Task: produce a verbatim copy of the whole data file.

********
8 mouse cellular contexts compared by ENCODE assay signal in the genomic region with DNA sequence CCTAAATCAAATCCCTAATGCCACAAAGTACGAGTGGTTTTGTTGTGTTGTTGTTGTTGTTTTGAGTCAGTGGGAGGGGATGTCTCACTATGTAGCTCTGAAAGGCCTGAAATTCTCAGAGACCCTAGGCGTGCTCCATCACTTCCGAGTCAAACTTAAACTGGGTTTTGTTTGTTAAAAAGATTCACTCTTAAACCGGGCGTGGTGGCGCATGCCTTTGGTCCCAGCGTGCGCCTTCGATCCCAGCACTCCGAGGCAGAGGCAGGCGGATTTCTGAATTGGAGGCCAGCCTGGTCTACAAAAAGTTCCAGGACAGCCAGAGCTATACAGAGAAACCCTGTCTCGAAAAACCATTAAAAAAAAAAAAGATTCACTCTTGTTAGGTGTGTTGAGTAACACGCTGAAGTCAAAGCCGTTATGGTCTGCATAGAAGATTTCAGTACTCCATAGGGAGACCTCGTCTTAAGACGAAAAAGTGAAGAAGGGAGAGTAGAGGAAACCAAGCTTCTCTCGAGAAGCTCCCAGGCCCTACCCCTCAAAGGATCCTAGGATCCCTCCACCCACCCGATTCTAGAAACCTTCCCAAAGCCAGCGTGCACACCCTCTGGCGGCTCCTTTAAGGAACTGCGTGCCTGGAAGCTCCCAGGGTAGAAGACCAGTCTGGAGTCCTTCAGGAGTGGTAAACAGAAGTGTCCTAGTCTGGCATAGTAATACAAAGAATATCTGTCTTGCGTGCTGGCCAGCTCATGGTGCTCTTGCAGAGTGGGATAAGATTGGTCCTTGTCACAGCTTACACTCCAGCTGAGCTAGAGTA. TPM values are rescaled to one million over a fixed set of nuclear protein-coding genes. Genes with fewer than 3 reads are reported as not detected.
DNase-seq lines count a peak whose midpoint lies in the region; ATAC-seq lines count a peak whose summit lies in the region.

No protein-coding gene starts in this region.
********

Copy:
8 mouse cellular contexts compared by ENCODE assay signal in the genomic region with DNA sequence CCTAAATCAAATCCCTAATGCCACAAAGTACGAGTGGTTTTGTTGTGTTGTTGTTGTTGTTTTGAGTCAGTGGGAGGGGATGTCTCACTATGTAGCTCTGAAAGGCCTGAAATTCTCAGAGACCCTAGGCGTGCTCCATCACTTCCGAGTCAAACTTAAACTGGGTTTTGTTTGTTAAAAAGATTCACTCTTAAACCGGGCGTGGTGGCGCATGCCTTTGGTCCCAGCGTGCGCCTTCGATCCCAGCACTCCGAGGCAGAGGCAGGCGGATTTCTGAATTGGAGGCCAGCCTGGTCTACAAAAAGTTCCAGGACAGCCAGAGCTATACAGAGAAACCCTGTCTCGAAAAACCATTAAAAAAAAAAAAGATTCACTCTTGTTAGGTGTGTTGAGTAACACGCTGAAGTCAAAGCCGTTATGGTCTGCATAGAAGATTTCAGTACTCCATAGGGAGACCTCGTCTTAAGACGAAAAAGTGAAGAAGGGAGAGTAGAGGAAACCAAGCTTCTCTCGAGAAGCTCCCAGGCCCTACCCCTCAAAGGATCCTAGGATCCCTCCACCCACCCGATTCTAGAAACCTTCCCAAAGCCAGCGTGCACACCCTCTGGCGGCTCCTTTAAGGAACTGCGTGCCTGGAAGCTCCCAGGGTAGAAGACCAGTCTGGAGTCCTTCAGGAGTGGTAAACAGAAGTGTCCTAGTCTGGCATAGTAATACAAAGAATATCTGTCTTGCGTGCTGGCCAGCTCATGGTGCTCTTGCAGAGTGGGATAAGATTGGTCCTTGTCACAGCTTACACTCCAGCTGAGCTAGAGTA. TPM values are rescaled to one million over a fixed set of nuclear protein-coding genes. Genes with fewer than 3 reads are reported as not detected.
DNase-seq lines count a peak whose midpoint lies in the region; ATAC-seq lines count a peak whose summit lies in the region.

No protein-coding gene starts in this region.